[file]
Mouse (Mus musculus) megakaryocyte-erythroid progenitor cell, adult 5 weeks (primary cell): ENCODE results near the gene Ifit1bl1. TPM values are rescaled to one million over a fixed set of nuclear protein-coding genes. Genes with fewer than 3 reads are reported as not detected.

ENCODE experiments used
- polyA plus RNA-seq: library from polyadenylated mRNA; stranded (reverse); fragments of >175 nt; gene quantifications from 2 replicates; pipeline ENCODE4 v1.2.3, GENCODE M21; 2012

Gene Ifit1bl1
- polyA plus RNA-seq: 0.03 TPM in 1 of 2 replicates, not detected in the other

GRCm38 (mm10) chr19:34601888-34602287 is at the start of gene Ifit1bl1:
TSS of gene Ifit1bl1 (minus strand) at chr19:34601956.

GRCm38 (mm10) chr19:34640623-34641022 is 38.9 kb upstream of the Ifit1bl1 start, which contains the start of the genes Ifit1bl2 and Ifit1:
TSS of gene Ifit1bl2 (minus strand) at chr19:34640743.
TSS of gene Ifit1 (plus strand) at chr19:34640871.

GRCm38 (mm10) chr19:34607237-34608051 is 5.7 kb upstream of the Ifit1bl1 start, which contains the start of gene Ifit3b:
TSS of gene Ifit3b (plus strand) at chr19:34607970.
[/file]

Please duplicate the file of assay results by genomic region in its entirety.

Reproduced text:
Mouse (Mus musculus) megakaryocyte-erythroid progenitor cell, adult 5 weeks (primary cell): ENCODE results near the gene Ifit1bl1. TPM values are rescaled to one million over a fixed set of nuclear protein-coding genes. Genes with fewer than 3 reads are reported as not detected.

ENCODE experiments used
- polyA plus RNA-seq: library from polyadenylated mRNA; stranded (reverse); fragments of >175 nt; gene quantifications from 2 replicates; pipeline ENCODE4 v1.2.3, GENCODE M21; 2012

Gene Ifit1bl1
- polyA plus RNA-seq: 0.03 TPM in 1 of 2 replicates, not detected in the other

GRCm38 (mm10) chr19:34601888-34602287 is at the start of gene Ifit1bl1:
TSS of gene Ifit1bl1 (minus strand) at chr19:34601956.

GRCm38 (mm10) chr19:34640623-34641022 is 38.9 kb upstream of the Ifit1bl1 start, which contains the start of the genes Ifit1bl2 and Ifit1:
TSS of gene Ifit1bl2 (minus strand) at chr19:34640743.
TSS of gene Ifit1 (plus strand) at chr19:34640871.

GRCm38 (mm10) chr19:34607237-34608051 is 5.7 kb upstream of the Ifit1bl1 start, which contains the start of gene Ifit3b:
TSS of gene Ifit3b (plus strand) at chr19:34607970.